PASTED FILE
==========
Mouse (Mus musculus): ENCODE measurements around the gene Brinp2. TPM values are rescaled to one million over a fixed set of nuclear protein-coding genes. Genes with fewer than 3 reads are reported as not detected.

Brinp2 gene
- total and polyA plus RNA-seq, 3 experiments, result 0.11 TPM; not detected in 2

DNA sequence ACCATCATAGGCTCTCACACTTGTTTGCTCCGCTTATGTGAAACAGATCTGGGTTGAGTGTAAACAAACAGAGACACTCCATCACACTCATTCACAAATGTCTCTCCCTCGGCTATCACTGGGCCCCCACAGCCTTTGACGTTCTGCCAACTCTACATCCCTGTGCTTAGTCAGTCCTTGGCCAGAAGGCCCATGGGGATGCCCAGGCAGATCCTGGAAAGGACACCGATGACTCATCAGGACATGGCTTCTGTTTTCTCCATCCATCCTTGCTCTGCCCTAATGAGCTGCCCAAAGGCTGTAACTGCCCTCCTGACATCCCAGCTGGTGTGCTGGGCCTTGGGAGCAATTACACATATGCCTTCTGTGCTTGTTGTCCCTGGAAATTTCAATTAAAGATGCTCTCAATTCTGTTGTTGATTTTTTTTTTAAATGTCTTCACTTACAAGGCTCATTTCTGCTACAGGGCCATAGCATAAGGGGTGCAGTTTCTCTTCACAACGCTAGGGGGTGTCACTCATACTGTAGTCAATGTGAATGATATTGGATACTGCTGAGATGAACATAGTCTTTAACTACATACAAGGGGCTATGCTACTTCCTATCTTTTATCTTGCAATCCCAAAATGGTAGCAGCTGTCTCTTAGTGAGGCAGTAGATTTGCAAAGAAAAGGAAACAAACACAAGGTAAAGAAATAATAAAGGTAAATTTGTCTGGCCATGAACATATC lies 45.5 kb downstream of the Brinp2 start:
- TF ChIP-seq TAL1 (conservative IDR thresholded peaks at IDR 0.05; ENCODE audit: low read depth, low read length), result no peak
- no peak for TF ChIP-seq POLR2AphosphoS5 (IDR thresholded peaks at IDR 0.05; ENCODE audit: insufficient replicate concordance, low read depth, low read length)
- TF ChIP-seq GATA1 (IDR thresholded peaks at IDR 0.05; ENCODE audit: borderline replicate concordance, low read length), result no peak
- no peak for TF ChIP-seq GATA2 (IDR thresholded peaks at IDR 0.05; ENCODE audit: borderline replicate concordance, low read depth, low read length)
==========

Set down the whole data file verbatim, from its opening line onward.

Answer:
Mouse (Mus musculus): ENCODE measurements around the gene Brinp2. TPM values are rescaled to one million over a fixed set of nuclear protein-coding genes. Genes with fewer than 3 reads are reported as not detected.

Brinp2 gene
- total and polyA plus RNA-seq, 3 experiments, result 0.11 TPM; not detected in 2

DNA sequence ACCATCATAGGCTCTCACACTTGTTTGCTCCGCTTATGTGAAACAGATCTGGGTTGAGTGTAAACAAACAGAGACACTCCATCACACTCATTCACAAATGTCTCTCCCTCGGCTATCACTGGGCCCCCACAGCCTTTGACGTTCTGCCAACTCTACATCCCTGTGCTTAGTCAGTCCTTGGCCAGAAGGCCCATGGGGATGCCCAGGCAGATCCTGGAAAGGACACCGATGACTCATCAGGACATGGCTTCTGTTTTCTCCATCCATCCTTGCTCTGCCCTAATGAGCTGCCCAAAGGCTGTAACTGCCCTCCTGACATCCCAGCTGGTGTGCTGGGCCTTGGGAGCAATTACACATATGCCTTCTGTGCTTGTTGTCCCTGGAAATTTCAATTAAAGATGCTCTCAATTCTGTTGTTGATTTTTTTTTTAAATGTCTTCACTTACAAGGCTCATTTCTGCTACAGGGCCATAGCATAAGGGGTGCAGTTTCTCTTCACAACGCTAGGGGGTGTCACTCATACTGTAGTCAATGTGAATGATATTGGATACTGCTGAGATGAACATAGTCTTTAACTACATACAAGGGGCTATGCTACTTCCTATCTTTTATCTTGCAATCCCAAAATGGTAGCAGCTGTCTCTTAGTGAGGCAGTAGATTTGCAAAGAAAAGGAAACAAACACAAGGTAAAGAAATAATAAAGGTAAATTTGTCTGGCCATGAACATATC lies 45.5 kb downstream of the Brinp2 start:
- TF ChIP-seq TAL1 (conservative IDR thresholded peaks at IDR 0.05; ENCODE audit: low read depth, low read length), result no peak
- no peak for TF ChIP-seq POLR2AphosphoS5 (IDR thresholded peaks at IDR 0.05; ENCODE audit: insufficient replicate concordance, low read depth, low read length)
- TF ChIP-seq GATA1 (IDR thresholded peaks at IDR 0.05; ENCODE audit: borderline replicate concordance, low read length), result no peak
- no peak for TF ChIP-seq GATA2 (IDR thresholded peaks at IDR 0.05; ENCODE audit: borderline replicate concordance, low read depth, low read length)